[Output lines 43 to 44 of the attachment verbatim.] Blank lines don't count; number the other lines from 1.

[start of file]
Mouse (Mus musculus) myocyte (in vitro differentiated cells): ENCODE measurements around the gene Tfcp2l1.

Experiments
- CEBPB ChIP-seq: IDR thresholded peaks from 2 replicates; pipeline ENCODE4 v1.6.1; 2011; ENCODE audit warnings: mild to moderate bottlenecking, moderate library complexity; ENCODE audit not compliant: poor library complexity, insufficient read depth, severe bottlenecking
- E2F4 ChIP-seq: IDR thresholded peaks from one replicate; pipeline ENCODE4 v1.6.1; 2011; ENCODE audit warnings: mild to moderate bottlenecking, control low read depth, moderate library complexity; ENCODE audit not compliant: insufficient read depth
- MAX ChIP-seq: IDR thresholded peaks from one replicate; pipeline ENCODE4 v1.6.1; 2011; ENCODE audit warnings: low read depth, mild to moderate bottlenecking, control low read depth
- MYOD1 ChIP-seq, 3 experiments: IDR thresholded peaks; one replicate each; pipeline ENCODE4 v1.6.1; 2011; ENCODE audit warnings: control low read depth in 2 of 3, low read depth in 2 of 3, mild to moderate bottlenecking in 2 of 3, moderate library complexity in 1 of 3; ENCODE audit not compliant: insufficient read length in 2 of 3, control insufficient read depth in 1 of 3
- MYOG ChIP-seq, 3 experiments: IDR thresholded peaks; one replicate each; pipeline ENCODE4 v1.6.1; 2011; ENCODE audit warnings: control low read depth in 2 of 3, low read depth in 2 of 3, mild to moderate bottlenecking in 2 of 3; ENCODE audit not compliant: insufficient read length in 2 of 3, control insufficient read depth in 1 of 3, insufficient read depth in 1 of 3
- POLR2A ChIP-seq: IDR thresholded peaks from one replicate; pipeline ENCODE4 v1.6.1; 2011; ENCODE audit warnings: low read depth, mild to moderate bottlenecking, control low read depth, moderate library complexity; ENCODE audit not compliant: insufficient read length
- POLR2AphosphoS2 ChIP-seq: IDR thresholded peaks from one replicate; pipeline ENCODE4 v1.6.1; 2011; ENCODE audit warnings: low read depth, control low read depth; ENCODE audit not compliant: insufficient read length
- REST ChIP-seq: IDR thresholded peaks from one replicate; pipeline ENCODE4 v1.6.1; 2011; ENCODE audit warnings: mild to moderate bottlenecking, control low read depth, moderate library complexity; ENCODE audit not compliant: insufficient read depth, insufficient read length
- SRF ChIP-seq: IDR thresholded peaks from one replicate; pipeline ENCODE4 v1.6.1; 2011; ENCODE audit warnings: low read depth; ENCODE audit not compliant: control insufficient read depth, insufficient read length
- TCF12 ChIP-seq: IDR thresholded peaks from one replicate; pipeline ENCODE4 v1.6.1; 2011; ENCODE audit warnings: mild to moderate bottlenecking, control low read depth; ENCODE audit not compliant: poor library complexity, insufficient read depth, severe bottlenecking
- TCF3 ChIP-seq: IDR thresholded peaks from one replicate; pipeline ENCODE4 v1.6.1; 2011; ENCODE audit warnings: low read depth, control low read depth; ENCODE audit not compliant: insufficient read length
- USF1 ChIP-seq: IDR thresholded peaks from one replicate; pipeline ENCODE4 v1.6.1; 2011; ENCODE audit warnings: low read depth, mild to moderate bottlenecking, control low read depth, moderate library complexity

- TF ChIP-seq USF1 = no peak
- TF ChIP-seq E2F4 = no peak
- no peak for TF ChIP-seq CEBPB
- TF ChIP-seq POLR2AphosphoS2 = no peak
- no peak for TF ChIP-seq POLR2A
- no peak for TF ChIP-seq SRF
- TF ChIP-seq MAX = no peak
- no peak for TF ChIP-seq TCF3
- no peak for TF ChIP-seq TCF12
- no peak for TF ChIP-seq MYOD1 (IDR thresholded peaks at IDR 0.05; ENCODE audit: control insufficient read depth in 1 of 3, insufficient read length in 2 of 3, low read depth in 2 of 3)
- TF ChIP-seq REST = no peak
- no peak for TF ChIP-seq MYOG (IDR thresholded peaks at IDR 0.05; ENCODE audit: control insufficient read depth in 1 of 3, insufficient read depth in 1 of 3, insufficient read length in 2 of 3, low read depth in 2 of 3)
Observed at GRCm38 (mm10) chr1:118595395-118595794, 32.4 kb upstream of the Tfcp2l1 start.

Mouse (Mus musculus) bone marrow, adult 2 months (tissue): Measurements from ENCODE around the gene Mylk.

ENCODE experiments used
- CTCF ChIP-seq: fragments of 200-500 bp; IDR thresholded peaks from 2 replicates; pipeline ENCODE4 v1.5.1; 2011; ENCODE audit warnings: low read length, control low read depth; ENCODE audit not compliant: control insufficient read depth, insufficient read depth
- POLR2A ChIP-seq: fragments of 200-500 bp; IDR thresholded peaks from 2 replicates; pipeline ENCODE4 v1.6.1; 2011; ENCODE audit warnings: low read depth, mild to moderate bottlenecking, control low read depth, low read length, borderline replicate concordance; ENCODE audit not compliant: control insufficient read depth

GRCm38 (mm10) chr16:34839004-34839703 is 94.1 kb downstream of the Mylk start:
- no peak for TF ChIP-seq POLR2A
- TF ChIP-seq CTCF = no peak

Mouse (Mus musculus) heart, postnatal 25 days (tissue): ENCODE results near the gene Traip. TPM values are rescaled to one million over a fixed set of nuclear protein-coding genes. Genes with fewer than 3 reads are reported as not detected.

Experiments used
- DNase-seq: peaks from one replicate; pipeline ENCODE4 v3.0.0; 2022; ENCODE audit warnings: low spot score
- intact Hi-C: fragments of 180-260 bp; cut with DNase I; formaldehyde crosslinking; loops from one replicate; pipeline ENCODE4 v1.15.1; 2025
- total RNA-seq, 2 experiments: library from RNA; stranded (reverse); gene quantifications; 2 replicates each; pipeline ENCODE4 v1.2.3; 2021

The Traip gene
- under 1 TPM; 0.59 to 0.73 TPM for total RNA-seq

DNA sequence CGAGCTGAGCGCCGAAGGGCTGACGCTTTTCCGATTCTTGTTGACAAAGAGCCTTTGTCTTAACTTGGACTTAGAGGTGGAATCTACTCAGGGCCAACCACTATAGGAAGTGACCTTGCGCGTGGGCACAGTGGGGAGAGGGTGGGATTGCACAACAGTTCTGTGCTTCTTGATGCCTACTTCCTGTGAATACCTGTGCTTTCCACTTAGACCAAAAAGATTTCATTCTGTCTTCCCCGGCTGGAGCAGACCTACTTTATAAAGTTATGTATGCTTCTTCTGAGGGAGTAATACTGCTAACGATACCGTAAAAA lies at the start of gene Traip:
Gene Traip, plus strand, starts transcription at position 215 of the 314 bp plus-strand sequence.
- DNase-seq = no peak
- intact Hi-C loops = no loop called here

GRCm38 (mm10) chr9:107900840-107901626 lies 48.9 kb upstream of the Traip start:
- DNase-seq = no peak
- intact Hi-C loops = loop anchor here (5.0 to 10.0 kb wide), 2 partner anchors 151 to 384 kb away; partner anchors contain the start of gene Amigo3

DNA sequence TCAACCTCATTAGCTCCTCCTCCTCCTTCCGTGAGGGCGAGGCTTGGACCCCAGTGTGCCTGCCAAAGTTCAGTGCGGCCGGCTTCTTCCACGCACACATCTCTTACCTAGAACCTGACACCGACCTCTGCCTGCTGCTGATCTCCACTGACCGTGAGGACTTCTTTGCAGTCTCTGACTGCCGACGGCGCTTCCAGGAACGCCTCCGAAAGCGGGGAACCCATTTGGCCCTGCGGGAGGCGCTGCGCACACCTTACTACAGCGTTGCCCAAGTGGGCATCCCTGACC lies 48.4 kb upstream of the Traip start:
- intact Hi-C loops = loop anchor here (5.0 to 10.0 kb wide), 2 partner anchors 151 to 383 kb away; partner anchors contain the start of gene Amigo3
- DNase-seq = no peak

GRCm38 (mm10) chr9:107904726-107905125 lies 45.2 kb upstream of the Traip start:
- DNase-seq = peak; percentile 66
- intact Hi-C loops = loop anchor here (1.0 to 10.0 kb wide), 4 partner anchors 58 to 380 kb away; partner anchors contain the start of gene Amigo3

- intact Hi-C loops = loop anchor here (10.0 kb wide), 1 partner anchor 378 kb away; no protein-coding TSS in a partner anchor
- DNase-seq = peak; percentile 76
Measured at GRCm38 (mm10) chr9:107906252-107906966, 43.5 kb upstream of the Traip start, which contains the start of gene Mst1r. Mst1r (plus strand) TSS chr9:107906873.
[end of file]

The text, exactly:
Gene Traip, plus strand, starts transcription at position 215 of the 314 bp plus-strand sequence.
- DNase-seq = no peak